“I cannot of course describe to you the exact feelings or thoughts of the people I met. On a narrative tour, you learn the stories, but you do not learn the intricacies of the people you meet. I can, however, describe to you the sparkles in the eyes of the children as they played jump rope, safe inside their gated compound. I can detail the beauty of the art along the border and the catharsis of viewing art dedicated to commemorating and speaking out against injustice. And I can celebrate the hard work of the women of the compound we visited who prepared enchiladas for us and sold me a beautiful, bright green bag which I now carry everywhere. In these spaces, I can attest to the joy I witnessed in others and share what it taught me about resiliency.

“The desert is dry and hostile, but life is resilient. Cacti bloom, albeit for short periods of time, and javelina, little pig-like creatures, make the arid space their home, foraging for food and water in the desolate landscape. Against the odds, life finds a way. Our borders are dry and hostile, but life is resilient. Children play and laugh, when they find safe spaces, and adults, filled with the complexities of adult memory and emotion, make the hostile border their home, supporting each other and finding ways to process their past and present. Against the odds, life finds a way.

“This is the joy of humanity, a group resiliency that shows up when we are in community with one another.”

In the midst of a disappointing return from exile, the Spirit of the Living God gave Isaiah a vision, not only of what he would proclaim to those who mourned, but of what their restoration would look like—"the year of the Lord’s favor” manifested before their eyes. And the vision alone was worth rejoicing. The promise was enough to give God praise. The anticipation and expectation was a gift.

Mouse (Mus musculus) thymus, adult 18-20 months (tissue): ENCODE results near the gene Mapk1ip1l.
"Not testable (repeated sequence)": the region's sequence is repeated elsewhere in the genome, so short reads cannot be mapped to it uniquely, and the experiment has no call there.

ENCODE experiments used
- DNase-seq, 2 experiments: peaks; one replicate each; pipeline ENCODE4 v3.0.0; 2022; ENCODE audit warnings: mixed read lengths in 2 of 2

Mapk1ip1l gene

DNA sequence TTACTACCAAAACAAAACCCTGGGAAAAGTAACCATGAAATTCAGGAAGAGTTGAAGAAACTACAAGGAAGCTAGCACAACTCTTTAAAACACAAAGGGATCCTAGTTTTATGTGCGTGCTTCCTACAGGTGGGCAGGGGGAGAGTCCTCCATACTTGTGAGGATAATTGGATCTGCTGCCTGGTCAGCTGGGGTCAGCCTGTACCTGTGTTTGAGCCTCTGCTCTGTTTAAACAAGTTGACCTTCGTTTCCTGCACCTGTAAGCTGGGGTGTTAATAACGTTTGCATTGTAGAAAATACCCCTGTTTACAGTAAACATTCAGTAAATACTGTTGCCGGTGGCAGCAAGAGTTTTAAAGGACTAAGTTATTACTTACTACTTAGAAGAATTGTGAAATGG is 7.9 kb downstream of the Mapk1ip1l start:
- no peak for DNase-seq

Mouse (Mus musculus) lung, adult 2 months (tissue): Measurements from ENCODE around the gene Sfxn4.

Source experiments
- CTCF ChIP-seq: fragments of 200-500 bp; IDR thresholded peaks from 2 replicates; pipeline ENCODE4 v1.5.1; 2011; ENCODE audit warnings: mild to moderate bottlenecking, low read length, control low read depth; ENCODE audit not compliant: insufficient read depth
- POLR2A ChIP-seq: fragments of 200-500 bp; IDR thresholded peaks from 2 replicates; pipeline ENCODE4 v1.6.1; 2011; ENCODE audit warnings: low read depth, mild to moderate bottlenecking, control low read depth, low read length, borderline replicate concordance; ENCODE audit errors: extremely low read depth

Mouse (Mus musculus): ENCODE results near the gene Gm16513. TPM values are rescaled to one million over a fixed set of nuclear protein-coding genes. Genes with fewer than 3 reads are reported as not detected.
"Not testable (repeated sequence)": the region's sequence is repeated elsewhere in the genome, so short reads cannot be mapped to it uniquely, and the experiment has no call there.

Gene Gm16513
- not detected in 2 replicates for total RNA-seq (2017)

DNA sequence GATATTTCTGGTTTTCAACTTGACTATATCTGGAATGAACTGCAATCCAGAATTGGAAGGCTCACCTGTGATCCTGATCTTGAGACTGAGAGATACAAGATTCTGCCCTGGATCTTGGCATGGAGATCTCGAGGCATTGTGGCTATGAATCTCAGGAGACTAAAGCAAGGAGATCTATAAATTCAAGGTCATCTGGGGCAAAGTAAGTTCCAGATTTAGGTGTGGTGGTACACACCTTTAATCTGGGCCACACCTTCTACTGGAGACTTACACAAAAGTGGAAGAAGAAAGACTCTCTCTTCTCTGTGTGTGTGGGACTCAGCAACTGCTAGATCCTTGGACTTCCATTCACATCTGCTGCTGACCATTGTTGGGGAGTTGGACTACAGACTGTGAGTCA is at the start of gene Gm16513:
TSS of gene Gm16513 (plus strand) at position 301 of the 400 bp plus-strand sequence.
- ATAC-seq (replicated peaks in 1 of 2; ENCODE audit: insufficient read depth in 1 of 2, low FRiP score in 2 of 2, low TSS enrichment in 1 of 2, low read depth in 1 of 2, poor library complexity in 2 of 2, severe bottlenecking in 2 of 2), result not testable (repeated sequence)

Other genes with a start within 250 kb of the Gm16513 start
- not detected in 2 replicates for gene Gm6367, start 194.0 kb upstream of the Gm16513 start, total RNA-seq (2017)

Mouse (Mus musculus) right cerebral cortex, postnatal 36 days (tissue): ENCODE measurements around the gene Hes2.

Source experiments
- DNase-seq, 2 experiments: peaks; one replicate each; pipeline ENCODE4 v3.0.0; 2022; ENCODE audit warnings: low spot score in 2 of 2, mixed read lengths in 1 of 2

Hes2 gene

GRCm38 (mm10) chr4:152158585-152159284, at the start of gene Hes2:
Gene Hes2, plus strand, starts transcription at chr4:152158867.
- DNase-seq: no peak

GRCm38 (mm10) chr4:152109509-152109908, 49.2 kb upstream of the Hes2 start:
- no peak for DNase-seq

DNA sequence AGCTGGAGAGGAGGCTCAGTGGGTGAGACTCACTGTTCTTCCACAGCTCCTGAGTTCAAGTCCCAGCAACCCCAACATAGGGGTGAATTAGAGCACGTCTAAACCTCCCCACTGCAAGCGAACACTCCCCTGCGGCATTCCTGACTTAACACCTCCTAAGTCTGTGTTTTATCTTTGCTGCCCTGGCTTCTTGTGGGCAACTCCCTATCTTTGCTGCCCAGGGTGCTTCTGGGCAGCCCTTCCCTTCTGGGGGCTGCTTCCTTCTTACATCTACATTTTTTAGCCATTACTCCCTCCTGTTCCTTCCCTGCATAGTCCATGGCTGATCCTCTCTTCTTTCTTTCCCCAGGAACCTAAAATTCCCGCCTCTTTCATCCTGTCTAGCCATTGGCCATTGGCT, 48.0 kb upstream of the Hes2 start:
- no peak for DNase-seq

Advent refocuses on the gift of what is to come. Not like the anticipation of a child wondering what presents will greet them on Christmas morning under the decorated tree. What if we were as eager for the kin-dom of God on earth as that child is for a new doll or electronic device? What if we looked forward to the changes that the Spirit works in us as fervently as we hope for a change in our at-home condition?

The Spirit is upon us, because the Sovereign One has anointed us, calls us, and empowers us to bring the good news of restoration, hope and justice to a world that needs a change in condition now. Let us refocus, let us restore, let us rejoice! Amen!